The combined paper volumes with Frank Parsons have also led to the introduction this month of private label paper branded under The Supply Room name, something which is seen by the company as an important development.

 “It really is a great way to advertise ourselves,” says Barber. “Our design is on both the cartons and the wrappers so it really gets our name out there.”

Another category that is showing great potential is coffee. TSRC acquired a local coffee supplier about one year ago and since then has developed its own office coffee service, stocking 100 blends of coffee in its warehouse and providing a machine maintenance service.

“Coffee is growing in leaps and bounds for us, but still only represents a fraction of our sales,” notes Addison Jones. “I’ve talked to dealers that are deriving 15-20% of their sales from coffee so we believe that there is a huge opportunity for us to grow this business.”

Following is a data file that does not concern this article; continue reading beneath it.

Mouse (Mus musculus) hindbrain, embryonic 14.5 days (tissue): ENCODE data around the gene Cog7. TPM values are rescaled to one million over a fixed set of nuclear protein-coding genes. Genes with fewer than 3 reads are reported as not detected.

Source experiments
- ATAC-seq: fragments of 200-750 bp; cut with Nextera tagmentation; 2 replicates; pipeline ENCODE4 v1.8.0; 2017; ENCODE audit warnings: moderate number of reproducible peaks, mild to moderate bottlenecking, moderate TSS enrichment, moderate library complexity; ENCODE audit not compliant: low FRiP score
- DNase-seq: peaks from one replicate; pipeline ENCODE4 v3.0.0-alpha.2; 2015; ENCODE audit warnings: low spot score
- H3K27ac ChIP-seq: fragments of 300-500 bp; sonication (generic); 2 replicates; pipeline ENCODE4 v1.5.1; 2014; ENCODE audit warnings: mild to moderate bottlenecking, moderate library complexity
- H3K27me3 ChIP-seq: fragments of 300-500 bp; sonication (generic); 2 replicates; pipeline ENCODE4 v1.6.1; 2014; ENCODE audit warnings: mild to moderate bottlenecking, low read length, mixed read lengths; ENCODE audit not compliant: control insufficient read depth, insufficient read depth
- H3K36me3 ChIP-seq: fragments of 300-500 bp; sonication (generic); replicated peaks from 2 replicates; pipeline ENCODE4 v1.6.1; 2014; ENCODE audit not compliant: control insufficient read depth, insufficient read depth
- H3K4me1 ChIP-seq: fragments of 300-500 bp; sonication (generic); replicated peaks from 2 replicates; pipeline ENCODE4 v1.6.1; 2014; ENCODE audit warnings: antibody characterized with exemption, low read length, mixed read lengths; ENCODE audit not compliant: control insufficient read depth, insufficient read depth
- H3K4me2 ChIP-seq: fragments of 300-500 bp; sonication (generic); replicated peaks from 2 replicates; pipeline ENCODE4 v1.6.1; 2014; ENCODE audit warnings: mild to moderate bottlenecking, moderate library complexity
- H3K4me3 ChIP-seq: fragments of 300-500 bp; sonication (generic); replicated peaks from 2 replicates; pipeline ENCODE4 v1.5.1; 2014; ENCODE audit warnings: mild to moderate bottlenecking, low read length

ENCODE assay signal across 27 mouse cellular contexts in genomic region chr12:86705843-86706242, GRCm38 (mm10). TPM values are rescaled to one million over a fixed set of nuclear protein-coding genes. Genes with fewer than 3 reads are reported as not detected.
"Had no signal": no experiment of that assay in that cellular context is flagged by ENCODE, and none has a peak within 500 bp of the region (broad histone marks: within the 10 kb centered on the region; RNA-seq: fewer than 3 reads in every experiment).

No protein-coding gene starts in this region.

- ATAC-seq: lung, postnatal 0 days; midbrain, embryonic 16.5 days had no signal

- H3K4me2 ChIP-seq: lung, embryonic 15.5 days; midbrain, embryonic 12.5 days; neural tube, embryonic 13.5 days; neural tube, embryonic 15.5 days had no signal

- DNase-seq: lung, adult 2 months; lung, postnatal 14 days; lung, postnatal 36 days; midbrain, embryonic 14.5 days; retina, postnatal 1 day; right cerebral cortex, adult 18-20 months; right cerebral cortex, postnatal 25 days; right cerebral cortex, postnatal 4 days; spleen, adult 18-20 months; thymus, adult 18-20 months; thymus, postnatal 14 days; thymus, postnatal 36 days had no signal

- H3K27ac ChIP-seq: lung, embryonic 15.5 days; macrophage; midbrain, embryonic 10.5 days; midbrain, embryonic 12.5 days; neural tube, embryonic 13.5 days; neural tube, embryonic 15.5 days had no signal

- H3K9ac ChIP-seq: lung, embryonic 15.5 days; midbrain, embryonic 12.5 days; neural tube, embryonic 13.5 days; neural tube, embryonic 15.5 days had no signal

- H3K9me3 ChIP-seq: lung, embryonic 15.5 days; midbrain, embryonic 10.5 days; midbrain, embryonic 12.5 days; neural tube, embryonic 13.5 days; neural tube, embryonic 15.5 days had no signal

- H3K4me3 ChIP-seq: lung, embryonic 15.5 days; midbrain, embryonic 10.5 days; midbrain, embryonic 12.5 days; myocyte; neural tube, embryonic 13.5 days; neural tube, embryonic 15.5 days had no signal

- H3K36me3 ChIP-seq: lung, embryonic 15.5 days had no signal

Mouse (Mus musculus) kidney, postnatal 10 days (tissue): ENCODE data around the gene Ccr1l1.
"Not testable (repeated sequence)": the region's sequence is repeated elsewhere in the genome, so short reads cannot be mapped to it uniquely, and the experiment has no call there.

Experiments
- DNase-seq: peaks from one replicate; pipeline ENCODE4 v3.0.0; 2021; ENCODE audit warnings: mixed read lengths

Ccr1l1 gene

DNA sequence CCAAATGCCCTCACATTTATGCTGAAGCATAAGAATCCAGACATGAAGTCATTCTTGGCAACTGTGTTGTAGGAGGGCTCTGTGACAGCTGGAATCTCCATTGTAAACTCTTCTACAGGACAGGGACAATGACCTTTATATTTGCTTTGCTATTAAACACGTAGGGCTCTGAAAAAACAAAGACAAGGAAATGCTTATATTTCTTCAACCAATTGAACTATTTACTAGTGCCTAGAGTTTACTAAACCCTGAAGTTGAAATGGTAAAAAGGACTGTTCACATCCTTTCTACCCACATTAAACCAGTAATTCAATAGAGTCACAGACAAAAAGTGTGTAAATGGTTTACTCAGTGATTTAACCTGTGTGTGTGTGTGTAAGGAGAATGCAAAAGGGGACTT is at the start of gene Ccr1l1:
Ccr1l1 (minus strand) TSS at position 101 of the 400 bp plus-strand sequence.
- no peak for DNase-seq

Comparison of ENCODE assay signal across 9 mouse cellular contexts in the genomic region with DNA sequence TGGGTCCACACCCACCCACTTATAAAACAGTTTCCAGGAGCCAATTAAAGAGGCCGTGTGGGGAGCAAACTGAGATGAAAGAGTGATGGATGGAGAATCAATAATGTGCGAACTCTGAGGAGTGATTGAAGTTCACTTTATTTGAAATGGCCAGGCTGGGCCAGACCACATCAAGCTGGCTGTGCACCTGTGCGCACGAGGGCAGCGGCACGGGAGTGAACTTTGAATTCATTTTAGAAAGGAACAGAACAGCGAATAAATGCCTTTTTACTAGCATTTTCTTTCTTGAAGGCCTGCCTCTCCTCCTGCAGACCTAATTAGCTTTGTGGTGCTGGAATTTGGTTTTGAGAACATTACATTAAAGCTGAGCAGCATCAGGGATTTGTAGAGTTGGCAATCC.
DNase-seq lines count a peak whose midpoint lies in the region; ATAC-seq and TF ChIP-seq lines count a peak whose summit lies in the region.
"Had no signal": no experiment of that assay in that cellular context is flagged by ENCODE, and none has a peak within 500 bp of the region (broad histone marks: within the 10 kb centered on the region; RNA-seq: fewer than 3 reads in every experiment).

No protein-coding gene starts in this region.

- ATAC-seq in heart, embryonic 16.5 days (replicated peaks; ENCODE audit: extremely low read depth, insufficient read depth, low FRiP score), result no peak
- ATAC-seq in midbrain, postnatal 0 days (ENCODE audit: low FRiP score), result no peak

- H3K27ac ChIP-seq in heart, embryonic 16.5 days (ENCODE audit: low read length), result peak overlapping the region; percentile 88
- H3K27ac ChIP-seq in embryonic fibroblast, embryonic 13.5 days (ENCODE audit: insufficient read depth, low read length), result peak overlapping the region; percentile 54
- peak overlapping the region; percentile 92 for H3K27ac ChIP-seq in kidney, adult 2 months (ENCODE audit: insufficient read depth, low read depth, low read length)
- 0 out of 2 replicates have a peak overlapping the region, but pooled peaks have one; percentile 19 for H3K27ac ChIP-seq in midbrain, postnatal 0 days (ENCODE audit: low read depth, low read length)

Yancey Jones points to the ability of office suppliers to provide next-day delivery for coffee-related products, something that traditional suppliers are just not able to offer. “I don’t know of any local coffee suppliers that have 55 trucks in Virginia!” he states.

The 24-hour delivery model is something which is perhaps taken for granted in office supplies circles, but TSRC still sees it as a major selling point, and even a service that not everyone may be delivering.

“Pat and I were at a forum for state purchasing officials recently and one thing that surprised people was our ability to consistently offer next-day delivery,” says Addison Jones. “For us we just feel that this is the norm, but perhaps not all our competitors are doing it. Everybody promises it, but we are delivering it.”